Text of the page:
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Emerging usage of plant-based coagulants for water and wastewater treatment

Yin, C-Y (2010) Emerging usage of plant-based coagulants for water and wastewater treatment. Process Biochemistry, 45 (9). pp. 1437-1444.

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A review of plant-based coagulant sources, processes, effectiveness and relevant coagulating mechanisms for treatment of water and wastewater is presented. These coagulants are, in general, used as point-of-use technology in less-developed communities since they are relatively cost-effective compared to chemical coagulants, can be easily processed in usable form and biodegradable. These natural coagulants, when used for treatment of waters with low-to-medium turbidity range (50–500 NTU), are comparable to their chemical counterparts in terms of treatment efficiency. Their application for industrial wastewater treatment is still at their infancy, though they are technically promising as coagulant for dyeing effluent as afforded by Yoshida intermolecular interactions. These natural coagulants function by means of adsorption mechanism followed by charge neutralization or polymeric bridging effect. Frequently studied plant-based coagulants include nirmali seeds (Strychnos potatorum), Moringa oleifera, tannin and cactus. Utilization of these coagulants represents important progress in sustainable environmental technology as they are renewable resources and their application is directly related to the improvement of quality of life for underdeveloped communities.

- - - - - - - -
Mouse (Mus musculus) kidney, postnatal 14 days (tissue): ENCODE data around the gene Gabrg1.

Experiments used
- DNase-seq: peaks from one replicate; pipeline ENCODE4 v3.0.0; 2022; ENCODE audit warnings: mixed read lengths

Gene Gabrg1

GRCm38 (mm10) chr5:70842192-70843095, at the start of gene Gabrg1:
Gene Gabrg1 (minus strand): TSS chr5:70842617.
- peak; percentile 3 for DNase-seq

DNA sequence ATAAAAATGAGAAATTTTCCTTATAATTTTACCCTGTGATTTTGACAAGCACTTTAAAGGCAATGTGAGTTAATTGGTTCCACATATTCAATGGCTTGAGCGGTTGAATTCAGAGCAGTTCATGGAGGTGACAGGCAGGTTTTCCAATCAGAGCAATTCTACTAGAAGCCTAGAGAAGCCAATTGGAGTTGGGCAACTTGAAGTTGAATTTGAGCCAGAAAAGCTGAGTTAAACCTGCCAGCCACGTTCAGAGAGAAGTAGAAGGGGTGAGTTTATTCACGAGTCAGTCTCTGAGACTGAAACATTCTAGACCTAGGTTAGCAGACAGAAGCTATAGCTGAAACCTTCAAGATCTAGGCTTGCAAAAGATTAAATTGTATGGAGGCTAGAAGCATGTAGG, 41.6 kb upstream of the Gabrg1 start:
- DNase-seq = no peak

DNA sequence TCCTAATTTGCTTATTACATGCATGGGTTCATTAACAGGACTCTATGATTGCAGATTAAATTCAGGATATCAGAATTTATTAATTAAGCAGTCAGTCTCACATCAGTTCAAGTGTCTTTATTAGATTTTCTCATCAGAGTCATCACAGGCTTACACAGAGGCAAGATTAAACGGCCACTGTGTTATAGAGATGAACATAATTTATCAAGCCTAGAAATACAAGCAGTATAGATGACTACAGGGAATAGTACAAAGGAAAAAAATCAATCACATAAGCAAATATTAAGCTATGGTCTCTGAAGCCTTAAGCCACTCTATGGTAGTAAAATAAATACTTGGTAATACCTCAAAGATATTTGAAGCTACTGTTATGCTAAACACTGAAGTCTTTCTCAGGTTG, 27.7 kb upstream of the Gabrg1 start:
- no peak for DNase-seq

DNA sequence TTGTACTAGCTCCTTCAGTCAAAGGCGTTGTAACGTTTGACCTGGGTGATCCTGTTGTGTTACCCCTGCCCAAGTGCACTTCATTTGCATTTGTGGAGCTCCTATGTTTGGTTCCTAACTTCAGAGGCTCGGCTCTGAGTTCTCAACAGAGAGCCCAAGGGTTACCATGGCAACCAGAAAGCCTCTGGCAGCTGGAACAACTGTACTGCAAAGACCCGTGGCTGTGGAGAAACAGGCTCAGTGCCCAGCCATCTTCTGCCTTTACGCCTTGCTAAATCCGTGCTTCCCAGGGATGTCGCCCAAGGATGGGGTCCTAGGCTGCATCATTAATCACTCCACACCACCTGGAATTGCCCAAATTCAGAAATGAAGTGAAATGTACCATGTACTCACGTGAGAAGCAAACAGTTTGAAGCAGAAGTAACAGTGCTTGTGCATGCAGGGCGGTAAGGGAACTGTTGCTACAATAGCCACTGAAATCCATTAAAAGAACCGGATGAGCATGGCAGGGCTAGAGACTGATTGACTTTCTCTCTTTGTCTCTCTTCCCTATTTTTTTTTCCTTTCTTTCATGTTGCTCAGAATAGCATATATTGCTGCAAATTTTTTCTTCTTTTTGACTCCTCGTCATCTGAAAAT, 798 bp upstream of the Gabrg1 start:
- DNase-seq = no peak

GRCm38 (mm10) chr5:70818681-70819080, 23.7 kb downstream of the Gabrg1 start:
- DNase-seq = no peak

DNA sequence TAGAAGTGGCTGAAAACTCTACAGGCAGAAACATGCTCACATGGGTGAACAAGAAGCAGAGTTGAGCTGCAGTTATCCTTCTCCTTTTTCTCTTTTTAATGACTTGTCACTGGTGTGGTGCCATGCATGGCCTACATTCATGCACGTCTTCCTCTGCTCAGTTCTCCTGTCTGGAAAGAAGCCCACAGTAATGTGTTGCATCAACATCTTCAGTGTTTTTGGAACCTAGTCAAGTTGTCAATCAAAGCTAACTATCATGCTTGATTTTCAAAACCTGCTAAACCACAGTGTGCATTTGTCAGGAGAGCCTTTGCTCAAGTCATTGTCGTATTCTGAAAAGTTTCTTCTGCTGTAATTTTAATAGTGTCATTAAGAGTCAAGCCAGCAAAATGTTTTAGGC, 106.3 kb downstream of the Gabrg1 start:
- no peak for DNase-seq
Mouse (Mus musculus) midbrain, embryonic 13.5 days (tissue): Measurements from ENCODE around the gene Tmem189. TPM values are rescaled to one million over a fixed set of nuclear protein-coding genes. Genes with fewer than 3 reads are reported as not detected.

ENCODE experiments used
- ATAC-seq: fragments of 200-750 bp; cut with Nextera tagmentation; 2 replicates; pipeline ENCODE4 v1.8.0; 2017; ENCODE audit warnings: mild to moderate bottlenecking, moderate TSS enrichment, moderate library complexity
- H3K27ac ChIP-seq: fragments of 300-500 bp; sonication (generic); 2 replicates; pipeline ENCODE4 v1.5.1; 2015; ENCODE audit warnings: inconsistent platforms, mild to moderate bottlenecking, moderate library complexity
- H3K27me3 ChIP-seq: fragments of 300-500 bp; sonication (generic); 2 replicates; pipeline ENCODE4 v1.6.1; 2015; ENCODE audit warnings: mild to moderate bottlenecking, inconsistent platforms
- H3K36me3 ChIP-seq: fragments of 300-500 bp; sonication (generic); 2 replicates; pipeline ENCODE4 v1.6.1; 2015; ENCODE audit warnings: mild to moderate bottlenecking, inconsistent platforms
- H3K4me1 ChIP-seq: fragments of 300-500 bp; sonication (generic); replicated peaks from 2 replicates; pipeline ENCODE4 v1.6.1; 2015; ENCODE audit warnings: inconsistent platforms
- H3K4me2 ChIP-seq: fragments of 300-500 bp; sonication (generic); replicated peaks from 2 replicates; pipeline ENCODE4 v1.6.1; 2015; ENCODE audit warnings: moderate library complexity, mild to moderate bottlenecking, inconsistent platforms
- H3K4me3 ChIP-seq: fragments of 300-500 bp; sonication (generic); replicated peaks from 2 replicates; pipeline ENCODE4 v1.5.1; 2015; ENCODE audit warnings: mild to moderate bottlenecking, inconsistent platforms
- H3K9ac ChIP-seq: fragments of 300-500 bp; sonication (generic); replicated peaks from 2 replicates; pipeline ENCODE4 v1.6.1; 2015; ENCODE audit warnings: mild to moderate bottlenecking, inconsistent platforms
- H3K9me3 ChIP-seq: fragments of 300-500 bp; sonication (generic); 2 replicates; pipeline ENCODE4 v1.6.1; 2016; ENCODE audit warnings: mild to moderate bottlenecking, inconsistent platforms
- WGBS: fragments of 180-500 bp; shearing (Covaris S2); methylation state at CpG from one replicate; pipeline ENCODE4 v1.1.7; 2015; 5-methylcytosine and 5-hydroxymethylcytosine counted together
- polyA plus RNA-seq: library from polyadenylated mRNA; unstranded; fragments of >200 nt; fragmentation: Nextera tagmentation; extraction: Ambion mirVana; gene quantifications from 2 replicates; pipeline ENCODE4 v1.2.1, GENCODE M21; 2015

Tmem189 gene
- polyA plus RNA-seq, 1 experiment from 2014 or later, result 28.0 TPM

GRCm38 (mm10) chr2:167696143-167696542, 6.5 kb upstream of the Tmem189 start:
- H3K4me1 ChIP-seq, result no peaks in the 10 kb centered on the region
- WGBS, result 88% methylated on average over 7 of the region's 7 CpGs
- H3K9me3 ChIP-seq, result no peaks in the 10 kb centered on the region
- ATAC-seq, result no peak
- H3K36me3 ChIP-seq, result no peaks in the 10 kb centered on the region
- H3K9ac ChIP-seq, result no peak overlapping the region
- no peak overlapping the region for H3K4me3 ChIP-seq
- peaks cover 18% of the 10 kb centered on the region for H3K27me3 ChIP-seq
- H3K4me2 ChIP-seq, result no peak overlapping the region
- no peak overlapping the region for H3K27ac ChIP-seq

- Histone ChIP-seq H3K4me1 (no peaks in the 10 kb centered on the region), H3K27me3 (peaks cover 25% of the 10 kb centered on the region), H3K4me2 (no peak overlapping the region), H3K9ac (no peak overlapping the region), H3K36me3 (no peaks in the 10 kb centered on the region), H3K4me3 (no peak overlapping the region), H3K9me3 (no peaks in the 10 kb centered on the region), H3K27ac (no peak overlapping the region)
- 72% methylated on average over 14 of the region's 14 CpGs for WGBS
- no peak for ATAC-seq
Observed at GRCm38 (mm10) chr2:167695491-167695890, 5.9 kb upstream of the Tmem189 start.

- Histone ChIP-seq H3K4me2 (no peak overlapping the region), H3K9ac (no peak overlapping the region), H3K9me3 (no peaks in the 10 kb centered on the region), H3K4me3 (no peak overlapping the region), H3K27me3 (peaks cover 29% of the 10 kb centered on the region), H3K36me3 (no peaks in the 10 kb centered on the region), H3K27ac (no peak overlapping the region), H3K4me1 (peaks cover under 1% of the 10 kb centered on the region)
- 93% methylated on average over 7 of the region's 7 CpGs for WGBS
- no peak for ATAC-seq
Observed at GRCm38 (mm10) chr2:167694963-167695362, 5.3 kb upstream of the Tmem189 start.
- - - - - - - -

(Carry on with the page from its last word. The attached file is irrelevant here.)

Item Type: Journal Article
Publisher: Elsevier
Copyright: 2010 Elsevier Ltd
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